Iraq has been taking a series of steps to improve its energy production and supply, boosting its domestic production capacity and establishing new electricity connections to the neighbouring states of Kuwait and Jordan.
These moves are designed to ensure Iraq can provide stable power supply to its citizens, and will position it to become a regional energy corridor in the future.
They also set the stage for reducing Iraq's reliance on Iran for electricity -- an increasingly fraught process that recently has involved several rounds of sanctions waivers, necessitated by US sanctions on Iran.
This comes at a time when Iran-backed militias have increased their attacks on foreign and Iraqi troops, the US embassy in Baghdad and Iraqi supply convoys to foreign forces since 2019.
In Iraq, the government has announced its intention to increase peak electricity production to 22,000 megawatts by the summer, a 3,000 megawatt increase over last year's production.
This will be achieved after the completion of maintenance work and restart of a number of non-operational power plants and units in Iraq, said Ministry of Electricity spokesman Ahmed Moussa.
Additionally, he said, production capacities will be increased at some power plants, including the facilities in Samawa and al-Nasiriyah.
He also pointed to the inauguration of two new substations, with capacities of 400 and 132 kilovolts, to alleviate electricity transmission and distribution bottlenecks in high-pressure lines and ensure a stable flow of electric current.
The ministry is seeking to diversify the power supply mix and gradually reduce dependence on imports. To this end, it has contracted with international companies to implement seven solar energy investment projects in Iraq.
These projects, to be implemented in Wasit, Babil, Muthanna and Karbala provinces, will collectively generate 755 megawatts of electricity. The largest, in Karbala, will have a 300 megawatt capacity.
The French multinational company Total has entered into an initial contract to establish a similar project to supply Iraq with 1,000 megawatts of solar energy.
Iraq plans to feed its grid with 10,000 megawatts of solar energy by 2030.
Enhancing regional connectivity
Moussa said regional electrical interconnection projects are another tributary, with major initiatives to exchange power drawing close to completion.
A power line that will run from the port town of al-Faw in southern Iraq to al-Zour power plant in Kuwait is 65% completed, he said, while construction on the al-Faw substation already has been completed.
The interconnection capacity between the two plants is expected to reach 500 megawatts as a first stage by next year.
Meanwhile, in western Iraq's Anbar province, US company General Electric is working on the electrical interconnection line with Jordan and Egypt, at this stage pinpointing the best locations for line routes and connection points.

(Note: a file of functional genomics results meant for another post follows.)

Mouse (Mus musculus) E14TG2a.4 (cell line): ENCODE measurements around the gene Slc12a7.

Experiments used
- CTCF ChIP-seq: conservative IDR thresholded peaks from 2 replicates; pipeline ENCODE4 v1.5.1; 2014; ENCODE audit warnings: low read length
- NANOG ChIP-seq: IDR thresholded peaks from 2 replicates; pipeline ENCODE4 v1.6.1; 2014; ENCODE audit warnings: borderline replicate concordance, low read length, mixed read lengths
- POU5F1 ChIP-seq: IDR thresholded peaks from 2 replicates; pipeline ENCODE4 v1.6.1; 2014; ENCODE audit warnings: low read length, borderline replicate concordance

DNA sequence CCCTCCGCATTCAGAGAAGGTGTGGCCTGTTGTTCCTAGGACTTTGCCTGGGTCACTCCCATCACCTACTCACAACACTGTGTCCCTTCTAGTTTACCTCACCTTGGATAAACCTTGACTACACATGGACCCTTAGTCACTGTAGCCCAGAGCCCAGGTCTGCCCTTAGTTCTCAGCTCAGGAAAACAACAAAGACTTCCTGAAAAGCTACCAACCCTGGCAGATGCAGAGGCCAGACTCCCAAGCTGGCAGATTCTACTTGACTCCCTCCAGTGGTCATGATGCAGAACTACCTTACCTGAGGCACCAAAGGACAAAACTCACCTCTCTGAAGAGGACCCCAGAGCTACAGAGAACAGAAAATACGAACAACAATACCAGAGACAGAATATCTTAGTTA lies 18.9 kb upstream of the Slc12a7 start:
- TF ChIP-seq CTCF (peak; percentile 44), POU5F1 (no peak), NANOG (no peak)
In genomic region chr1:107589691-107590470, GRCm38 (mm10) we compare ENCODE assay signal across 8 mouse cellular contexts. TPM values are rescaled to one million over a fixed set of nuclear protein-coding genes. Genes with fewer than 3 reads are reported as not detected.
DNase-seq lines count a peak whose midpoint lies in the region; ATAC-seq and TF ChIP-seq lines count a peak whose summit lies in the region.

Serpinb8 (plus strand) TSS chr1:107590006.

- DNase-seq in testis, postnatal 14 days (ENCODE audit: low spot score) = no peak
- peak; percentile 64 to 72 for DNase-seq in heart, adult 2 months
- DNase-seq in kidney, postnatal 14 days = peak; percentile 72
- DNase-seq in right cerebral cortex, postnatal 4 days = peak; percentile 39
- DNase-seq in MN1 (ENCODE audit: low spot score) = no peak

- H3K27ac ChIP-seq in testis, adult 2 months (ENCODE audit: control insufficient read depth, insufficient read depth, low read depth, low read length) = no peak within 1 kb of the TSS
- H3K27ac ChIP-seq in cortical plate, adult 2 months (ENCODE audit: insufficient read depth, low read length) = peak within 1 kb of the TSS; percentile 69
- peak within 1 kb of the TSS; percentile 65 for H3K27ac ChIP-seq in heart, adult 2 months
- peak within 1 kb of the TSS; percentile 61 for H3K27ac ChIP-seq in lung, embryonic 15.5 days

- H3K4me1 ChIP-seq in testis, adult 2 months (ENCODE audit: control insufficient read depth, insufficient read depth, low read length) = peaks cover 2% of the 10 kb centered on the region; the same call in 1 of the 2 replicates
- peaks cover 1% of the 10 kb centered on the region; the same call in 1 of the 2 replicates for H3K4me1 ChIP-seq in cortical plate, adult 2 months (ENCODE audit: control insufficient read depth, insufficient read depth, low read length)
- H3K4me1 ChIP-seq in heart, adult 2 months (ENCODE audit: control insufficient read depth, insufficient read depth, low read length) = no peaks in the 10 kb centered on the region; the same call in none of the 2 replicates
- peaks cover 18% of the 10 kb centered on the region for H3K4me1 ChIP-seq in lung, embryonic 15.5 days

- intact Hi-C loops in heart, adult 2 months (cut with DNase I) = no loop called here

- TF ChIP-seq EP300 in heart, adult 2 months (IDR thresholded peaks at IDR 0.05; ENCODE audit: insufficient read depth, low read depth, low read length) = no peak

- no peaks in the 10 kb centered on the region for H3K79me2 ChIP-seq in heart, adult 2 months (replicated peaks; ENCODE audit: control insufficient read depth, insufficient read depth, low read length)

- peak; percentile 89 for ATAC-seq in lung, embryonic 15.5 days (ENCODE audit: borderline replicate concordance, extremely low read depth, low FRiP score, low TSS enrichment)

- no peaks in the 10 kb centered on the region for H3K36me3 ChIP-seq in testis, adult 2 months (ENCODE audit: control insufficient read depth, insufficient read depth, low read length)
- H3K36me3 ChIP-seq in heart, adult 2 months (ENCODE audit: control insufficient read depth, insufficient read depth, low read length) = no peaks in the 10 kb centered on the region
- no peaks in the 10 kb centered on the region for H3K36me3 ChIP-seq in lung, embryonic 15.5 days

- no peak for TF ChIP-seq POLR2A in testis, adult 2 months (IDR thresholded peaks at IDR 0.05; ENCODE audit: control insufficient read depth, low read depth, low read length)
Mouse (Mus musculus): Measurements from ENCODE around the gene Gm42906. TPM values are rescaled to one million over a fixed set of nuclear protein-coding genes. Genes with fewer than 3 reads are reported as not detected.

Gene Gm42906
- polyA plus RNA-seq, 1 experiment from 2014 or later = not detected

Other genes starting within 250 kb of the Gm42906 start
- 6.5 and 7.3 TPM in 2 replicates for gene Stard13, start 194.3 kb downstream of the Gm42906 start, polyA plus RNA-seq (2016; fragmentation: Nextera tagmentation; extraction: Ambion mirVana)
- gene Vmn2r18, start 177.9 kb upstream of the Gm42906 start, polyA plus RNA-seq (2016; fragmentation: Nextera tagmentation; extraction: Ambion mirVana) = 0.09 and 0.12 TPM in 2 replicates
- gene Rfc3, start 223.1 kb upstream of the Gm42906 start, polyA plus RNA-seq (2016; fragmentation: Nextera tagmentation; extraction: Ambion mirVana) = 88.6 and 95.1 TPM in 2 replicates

The first phase of the project is expected to be completed within 26 months, Moussa said, and will include the construction of an al-Qaim (border) substation that will link with the Jordanian-Egyptian line.
This will have an initial capacity of 150 megawatts that will increase to 900 megawatts after the completion of the project's second and third phases.
The purpose of the interconnection lines is not to import energy but to benefit from the exchange of electricity, Moussa said.
"The interconnection is based on the idea of offsetting power imports during peak and emergency periods with the export of surplus production capacity when domestic demand drops," he explained.
Interconnection ensures Iraq can provide stable power supply to its citizens, and positions it to become a regional energy corridor in the future.
Reducing dependence on Iran
Iraq currently buys gas and electricity from Iran to supply about a third of its power sector, at the annual cost of about $5 billion, according to economist and energy sector expert Humam al-Shammaa.
According to British Petroleum, Iraq is paying $11.23 per 1,000 cubic feet of gas it imports from Iran, which is double the global price.
The Iranian regime, through the Islamic Revolutionary Guard Corps (IRGC), has used much of its oil export income to implement its regional expansionist policies through proxies such as Kataib Hizbullah in Iraq and Hizbullah in Lebanon.
Iraq has been working to reduce its dependence on Iranian electricity and gas, announcing last year that its efforts have so far resulted in reducing its imports of Iranian energy by 75%.
Meanwhile, al-Shammaa said, Iraq is determined to exploit its natural gas wealth and reduce the wastage of associated gas during the oil extraction process.
Iraq flares off about 700 million cubic feet of associated gas each day. According to data released by the International Energy Agency in October, this amount is enough to power about three million homes.
In late 2020, the government launched a series of mega projects to stop the waste and optimise the exploitation of associated gas wealth.
Among them is the inauguration of the associated gas production tower, the largest in the Basra gas project, with a total capacity of 400 million standard cubic feet per day.
A contract also was signed with Total to build facilities for natural gas production in five southern oil fields: West Qurna 2, Majnoon, Artawi, Tuba and Lahis. These are expected to produce 300 million cubic feet of gas per day.